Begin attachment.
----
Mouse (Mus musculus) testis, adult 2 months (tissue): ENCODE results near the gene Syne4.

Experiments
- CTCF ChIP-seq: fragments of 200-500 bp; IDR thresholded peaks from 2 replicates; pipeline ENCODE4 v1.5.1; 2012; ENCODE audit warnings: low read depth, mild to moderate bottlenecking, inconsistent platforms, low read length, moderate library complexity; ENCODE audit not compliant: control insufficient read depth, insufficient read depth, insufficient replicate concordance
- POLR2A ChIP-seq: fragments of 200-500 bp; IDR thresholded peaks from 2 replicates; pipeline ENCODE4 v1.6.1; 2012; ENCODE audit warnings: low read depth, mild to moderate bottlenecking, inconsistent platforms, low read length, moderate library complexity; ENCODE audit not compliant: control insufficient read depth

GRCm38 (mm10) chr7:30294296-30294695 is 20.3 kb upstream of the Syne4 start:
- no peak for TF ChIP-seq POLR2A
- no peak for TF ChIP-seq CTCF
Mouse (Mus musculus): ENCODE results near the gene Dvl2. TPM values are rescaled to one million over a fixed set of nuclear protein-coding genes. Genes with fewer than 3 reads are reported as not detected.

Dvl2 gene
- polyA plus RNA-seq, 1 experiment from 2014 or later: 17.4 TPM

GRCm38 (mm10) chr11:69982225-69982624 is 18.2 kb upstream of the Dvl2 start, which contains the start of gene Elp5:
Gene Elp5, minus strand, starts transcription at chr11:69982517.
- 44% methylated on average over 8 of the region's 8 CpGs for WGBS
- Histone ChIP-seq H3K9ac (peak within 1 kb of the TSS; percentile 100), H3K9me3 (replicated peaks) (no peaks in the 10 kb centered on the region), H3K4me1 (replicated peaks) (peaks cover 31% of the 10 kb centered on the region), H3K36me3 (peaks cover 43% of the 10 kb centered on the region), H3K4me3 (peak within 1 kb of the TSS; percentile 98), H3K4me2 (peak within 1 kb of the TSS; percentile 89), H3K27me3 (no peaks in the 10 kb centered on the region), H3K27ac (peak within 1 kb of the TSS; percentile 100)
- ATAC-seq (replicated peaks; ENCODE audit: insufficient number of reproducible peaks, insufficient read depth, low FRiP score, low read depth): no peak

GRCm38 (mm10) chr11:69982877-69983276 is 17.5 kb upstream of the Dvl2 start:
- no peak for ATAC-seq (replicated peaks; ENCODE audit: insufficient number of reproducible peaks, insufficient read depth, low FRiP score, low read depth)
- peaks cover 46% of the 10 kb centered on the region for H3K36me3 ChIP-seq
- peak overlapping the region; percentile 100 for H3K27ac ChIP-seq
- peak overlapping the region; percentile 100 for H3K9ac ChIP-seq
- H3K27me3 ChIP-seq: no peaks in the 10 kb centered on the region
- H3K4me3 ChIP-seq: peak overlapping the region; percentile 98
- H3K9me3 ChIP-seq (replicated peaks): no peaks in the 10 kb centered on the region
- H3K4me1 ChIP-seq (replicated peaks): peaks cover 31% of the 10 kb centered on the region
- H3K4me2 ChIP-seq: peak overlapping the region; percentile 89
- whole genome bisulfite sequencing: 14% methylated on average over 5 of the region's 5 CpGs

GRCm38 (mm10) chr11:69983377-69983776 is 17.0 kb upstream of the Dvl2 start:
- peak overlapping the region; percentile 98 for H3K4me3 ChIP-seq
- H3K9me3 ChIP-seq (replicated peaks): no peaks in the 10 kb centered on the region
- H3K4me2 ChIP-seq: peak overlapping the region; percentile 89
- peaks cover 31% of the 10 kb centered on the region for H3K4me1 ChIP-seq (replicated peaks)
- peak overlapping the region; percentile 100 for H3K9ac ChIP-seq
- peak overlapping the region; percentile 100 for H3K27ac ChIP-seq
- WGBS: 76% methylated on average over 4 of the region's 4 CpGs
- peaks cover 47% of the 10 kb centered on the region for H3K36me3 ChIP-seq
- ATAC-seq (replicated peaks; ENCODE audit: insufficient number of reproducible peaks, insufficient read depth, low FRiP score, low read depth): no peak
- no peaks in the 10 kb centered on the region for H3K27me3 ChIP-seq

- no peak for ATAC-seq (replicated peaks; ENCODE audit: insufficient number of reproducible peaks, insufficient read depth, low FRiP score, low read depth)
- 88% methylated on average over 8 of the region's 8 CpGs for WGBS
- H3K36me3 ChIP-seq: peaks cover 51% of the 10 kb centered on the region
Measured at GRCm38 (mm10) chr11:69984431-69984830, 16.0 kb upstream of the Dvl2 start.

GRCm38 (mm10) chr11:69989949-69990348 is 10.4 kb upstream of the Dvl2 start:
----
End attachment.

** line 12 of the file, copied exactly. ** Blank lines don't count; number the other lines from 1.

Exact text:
Gene Elp5, minus strand, starts transcription at chr11:69982517.